This year is a leap year, meaning we have an extra day all to ourselves. Since Leap Day, February 29, falls on a Saturday this month, it is even more special because those of us who don’t work weekends actually get a day to relax and enjoy the extra time. But have you ever wondered why we have that extra time every four years? Or, why, in the year 2100 when we are supposed to have a leap day, we are skipping it?
The entire leap day/leap year concept dates back to when the Gregorian calendar (by which we live) was created – splitting days into equal 24- hour lengths with 365 days comprising a year. The thing is, in real solar time, the actual time it takes for the Earth to rotate around the sun and complete a single orbit is 365 days, 5 hours, 48 minutes and 45 seconds (referred to as a tropical year). As such, almost every four years, we need to add a day to our calendar to keep our average time in sync with solar time and to keep our seasons on track.
For time-obsessed individuals, the concept of real-time vs. average time, and the idea of adding time to our calendars, is tricky. After all, time is already elusive without taking these concepts into account. Lucky for us, top watch brands have created complicated watches that can do the tracking for us. In fact, some of the most advanced mechanical watches on the market can accurately calculate time into the year 2100 before needing an adjustment, and others can display daily the difference between real and solar time.
Essentially the astronomical watches that come to the rescue here are the Equation of Time and the Perpetual Calendar watch. In each case, these watches house movements with hundreds (perhaps even a thousand or so) tiny mechanical parts inside that work together like a carefully orchestrated opera.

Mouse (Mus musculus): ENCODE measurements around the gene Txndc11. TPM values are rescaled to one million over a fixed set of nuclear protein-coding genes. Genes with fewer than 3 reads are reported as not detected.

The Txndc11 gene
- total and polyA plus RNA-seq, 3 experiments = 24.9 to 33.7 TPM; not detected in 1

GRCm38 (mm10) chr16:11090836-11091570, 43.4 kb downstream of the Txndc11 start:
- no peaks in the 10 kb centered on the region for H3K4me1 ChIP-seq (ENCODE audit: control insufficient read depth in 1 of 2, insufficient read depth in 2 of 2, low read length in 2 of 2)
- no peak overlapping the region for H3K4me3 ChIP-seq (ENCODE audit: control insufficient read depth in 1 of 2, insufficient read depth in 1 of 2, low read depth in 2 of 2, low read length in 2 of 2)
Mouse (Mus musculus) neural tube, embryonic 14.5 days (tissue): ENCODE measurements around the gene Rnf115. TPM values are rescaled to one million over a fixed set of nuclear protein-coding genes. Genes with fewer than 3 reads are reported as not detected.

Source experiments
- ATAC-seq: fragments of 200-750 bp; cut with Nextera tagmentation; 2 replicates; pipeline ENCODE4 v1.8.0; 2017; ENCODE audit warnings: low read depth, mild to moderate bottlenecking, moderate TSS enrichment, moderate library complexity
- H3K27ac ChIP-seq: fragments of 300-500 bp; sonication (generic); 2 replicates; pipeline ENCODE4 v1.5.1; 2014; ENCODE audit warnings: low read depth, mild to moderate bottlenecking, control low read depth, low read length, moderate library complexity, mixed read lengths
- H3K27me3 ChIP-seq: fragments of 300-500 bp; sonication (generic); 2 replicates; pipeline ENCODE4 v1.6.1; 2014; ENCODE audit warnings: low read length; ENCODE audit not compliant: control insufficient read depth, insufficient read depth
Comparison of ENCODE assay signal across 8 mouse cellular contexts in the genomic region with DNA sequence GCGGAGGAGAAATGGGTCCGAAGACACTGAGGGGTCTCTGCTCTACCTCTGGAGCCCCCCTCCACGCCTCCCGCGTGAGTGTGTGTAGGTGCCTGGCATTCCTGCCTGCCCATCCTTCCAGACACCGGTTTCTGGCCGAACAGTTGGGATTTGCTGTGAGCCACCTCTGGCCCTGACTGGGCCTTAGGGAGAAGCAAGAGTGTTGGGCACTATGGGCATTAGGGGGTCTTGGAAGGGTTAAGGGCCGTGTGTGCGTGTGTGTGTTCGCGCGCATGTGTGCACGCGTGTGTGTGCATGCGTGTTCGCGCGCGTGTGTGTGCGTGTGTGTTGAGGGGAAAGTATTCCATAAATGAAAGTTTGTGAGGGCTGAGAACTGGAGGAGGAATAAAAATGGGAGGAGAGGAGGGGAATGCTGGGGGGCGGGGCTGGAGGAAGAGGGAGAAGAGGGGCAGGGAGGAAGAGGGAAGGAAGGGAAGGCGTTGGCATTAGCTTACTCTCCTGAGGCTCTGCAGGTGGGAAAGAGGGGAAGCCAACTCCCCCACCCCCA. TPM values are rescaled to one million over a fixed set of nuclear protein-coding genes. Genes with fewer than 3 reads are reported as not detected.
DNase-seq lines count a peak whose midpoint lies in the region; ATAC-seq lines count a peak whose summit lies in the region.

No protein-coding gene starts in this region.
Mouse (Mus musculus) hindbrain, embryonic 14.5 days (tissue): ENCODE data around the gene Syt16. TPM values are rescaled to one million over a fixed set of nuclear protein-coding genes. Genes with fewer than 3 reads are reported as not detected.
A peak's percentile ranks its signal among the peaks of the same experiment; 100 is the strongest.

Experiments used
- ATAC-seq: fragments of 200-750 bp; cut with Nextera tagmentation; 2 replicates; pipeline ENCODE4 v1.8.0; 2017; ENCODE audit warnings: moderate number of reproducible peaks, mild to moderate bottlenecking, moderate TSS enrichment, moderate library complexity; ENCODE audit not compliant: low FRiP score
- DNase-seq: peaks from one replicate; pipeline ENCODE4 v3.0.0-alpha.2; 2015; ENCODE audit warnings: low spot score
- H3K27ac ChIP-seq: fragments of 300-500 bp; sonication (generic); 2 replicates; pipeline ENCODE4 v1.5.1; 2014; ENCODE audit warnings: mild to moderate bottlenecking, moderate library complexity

In an Equation of Time watch, the mechanical masterpiece tracks not only the average solar time (24 hours/day) but also tracks real solar time (the time it takes for Earth to rotate once on its axis), which is typically 23 hours, 56 minutes and 4.0916 seconds (a sidereal day). This results in days that are longer than 24 hours by as much as 16 minutes, and days that are shorter by up to14 minutes. The Equation of Time tracks both of these times and then displays the difference between true solar and mean solar time. These watches are highly complicated to build and are typically rare. They can command upwards of $75,000 and may have a waiting list for them.
Examples of Watches with an Equation of Time Complication Include:
Another coveted-by-collectors watch perfect for leap year is the perpetual calendar. Not all perpetual calendars are created equal, as some display much more information (sometimes even moon phases and constellations) than others. Generally, they track the hours, minutes, seconds, day, date, and leap years – taking into account months of different lengths. The coolest of these watches also have the leap year indications on them. Generally, there is a small aperture and years 1, 2, 3, 4 are in black, but on the appropriate leap year, the “4” appears in red – signaling the extra day.
As mentioned, these watches are quite complex, generally are equally as expensive and rare – maybe even rarer than the leap year.
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